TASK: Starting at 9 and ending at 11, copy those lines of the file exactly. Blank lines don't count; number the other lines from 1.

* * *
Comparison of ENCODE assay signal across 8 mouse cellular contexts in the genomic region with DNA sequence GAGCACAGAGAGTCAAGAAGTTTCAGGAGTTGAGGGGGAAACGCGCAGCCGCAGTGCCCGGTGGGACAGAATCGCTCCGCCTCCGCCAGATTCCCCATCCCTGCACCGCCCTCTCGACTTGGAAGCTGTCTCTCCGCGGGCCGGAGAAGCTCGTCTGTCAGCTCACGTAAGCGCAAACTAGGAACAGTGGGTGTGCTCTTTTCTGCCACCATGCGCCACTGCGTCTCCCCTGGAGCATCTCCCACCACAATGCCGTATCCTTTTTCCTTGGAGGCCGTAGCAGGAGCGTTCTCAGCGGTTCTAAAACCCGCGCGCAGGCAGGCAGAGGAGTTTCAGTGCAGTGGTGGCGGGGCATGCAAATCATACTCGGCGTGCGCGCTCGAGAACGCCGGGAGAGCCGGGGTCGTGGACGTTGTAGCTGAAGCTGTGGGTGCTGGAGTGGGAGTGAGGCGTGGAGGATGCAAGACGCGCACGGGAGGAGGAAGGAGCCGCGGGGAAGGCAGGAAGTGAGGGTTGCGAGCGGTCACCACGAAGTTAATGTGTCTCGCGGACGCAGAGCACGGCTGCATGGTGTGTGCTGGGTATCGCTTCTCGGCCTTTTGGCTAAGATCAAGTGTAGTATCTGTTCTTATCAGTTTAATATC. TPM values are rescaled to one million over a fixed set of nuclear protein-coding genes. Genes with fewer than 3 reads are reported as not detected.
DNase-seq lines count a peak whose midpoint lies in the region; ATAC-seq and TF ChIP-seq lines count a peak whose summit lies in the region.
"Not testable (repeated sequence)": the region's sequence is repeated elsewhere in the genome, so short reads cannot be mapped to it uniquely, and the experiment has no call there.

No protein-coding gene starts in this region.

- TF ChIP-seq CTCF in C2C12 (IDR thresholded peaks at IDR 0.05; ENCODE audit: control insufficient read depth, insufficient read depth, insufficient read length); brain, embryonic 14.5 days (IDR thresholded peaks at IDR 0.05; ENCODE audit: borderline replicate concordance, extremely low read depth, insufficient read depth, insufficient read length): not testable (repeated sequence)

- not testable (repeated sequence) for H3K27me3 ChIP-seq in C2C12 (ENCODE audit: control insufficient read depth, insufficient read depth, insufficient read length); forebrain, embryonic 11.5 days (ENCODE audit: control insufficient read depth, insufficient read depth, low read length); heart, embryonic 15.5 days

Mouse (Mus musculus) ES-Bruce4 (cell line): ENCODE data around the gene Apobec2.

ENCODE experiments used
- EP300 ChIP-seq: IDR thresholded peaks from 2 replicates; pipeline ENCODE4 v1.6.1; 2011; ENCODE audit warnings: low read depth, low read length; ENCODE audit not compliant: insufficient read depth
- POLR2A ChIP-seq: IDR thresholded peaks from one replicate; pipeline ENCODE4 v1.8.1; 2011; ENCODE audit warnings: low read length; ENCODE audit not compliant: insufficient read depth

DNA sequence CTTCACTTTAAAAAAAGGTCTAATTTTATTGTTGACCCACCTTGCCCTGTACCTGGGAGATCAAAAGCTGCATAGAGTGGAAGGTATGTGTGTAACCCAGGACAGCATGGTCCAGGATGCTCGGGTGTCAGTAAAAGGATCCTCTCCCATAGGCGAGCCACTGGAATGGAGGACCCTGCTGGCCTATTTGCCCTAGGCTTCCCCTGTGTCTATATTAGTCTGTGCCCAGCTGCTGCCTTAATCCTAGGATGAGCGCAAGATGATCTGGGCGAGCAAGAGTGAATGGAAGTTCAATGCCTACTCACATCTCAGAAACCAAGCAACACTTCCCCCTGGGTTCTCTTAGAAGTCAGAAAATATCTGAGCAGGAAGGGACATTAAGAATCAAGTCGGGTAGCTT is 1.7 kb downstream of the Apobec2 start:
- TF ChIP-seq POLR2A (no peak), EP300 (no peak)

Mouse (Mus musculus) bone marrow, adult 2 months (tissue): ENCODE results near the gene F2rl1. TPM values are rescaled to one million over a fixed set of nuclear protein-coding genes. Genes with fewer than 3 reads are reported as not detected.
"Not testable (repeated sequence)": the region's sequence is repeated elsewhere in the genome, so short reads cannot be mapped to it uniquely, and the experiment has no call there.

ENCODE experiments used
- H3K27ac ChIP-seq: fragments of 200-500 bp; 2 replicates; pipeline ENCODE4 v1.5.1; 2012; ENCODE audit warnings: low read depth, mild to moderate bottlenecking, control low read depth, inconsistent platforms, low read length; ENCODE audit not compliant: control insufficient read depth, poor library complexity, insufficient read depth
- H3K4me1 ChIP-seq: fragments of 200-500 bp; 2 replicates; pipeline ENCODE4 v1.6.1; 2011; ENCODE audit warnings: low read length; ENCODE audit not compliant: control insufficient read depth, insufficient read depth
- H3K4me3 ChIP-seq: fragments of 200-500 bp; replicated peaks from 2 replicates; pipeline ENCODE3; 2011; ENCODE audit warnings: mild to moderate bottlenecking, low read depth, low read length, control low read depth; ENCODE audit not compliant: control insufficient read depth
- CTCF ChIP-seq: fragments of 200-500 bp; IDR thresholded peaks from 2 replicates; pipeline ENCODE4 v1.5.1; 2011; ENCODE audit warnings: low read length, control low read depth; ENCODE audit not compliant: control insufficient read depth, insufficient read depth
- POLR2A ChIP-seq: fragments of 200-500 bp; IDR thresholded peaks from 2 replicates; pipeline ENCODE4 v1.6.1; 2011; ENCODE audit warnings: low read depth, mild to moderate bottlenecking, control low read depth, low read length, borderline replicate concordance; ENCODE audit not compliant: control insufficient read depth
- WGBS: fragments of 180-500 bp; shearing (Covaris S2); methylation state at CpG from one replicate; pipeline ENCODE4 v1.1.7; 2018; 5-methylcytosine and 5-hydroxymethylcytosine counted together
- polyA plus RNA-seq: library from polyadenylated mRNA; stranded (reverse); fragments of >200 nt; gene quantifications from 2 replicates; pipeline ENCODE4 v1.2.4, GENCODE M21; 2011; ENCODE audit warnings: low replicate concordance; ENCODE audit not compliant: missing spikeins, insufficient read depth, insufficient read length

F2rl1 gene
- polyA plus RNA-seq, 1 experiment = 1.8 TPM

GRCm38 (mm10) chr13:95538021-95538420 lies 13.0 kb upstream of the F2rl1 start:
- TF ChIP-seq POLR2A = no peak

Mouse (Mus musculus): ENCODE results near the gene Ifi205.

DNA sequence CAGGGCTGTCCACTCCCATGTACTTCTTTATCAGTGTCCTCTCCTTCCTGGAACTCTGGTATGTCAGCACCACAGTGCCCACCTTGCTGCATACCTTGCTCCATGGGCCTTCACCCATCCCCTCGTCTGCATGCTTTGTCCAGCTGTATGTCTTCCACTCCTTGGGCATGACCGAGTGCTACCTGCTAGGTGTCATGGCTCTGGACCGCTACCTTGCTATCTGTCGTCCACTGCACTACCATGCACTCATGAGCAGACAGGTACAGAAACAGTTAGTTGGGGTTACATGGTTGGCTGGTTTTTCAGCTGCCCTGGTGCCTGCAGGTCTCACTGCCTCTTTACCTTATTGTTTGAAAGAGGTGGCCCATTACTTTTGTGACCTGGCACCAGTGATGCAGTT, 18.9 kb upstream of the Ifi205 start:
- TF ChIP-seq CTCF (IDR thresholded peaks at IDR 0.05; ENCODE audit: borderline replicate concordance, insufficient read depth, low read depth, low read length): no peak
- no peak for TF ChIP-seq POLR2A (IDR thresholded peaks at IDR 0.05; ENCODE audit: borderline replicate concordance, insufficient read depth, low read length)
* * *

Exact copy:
- EP300 ChIP-seq: IDR thresholded peaks from 2 replicates; pipeline ENCODE4 v1.6.1; 2011; ENCODE audit warnings: low read depth, low read length; ENCODE audit not compliant: insufficient read depth
- POLR2A ChIP-seq: IDR thresholded peaks from one replicate; pipeline ENCODE4 v1.8.1; 2011; ENCODE audit warnings: low read length; ENCODE audit not compliant: insufficient read depth

DNA sequence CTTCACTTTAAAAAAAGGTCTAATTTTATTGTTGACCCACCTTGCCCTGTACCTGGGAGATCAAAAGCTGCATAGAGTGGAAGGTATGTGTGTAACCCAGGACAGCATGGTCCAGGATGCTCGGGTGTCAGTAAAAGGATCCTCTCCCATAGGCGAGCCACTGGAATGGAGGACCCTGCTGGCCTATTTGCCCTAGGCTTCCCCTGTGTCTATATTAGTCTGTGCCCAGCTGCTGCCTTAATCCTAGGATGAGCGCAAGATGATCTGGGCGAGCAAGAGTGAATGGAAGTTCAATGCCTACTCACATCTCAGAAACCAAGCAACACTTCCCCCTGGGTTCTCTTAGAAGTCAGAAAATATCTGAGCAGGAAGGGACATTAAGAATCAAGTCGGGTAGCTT is 1.7 kb downstream of the Apobec2 start: